Emerging markets will be the growth engine for the global economy in the decades ahead.
That statement has been heard a lot in recent years, formed on the belief that rapid population growth, favourable demographics, improving education levels and strong economic growth will see income and consumption levels increase.
As developed nations age, emerging markets will take up the economic slack, providing a smooth transition that keeps global growth on track, or so people hope.
And it would be convenient to label all emerging nations as the same, but Jeremy Pomeroy, global economist at HSBC, says the picture is far more complicated than that.
“On the one hand, we have countries such as The Philippines, Nigeria and Malaysia whose young, fast-growing populations should continue to provide a demographic dividend to growth for years to come,” says Pomeroy.
“On the other, countries such as China, Korea, Russia and Poland have demographics that could drag on future growth.
“In many of these countries the demographic picture is worse than for Germany or Japan, widely seen as having some of the most unfavourable demographics in the developed world.”
The epic table below, supplied by HSBC, reveals what Pomeroy is talking about. It tracks when each nation has, or will, reach a certain median age. Those countries at the top of the chart have favourable demographics, while those at the bottom are unfavourable.
According to Pomeroy, ageing emerging nations run the risk of seeing their population get old long before they becomes rich, classified by HSBC as a median age of 40 and income of US$15,000. The grey bar in the table above is when these nation’s are forecast to become “rich”.
This, to Pomeroy, poses a number of challenges.
“Ageing populations are likely to drag down potential growth and government finances may become more strained. Just when these countries need to spend more on reforms and infrastructure, funds may have to be diverted to provide pensions and healthcare,” he says.
As the largest emerging market in the world — both in population and economic size — Pomeroy believes China is one nation that runs the risk of getting old before it gets rich.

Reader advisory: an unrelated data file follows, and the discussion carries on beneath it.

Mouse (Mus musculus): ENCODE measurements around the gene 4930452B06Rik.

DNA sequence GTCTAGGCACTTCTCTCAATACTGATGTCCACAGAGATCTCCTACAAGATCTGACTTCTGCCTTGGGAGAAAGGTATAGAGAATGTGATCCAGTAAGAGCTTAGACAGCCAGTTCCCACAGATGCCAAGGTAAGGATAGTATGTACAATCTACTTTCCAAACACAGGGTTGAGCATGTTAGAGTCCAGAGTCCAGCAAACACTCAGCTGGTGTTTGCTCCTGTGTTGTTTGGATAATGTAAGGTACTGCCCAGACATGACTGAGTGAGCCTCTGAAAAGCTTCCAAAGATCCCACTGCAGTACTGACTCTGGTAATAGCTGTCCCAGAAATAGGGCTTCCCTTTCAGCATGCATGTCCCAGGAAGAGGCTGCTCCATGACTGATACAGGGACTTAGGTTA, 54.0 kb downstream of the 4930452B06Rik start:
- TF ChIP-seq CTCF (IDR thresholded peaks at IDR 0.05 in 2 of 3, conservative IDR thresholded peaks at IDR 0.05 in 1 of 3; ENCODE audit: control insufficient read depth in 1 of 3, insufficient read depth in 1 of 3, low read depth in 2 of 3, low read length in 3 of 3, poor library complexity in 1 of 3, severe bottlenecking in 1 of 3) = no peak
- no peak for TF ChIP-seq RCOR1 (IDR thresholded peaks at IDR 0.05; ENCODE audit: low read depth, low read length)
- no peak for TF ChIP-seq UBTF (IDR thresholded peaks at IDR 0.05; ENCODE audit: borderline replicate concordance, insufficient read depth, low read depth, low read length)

“China’s median age is expected to rise above 40 in 2024, but despite a fast pace of growth, the country may not become rich until around the mid-2030s,” he notes.
“The problem for (China) is that the slowdown in fertility rates has happened long before GDP per capita has crossed into wealthy territory, meaning that slow population growth has become ingrained.
For economic growth, fiscal imbalances and, as a consequence of both, government debt levels, this is hardly promising news, particularly in light of concerns about the outlook for the Chinese economy at present.
Though Pomeroy admits that this may strike a reasonably negative tone, he believes that there are still plenty of reasons to be optimistic about emerging nations, including China.
“Thanks to a low starting point, improvements in the rule of law, healthcare and education, the potential is still there for fast per-capita growth rates, even in the face of shrinking working-age populations,” he notes, adding increased urbanisation, a push towards employment in the services sectors and generally low levels of government debt also add to case for optimism.
While that has been occurring, and will likely continue to occur, for a while yet, it’s unlikely convince those with other less optimistic views that something more sinister lies ahead.
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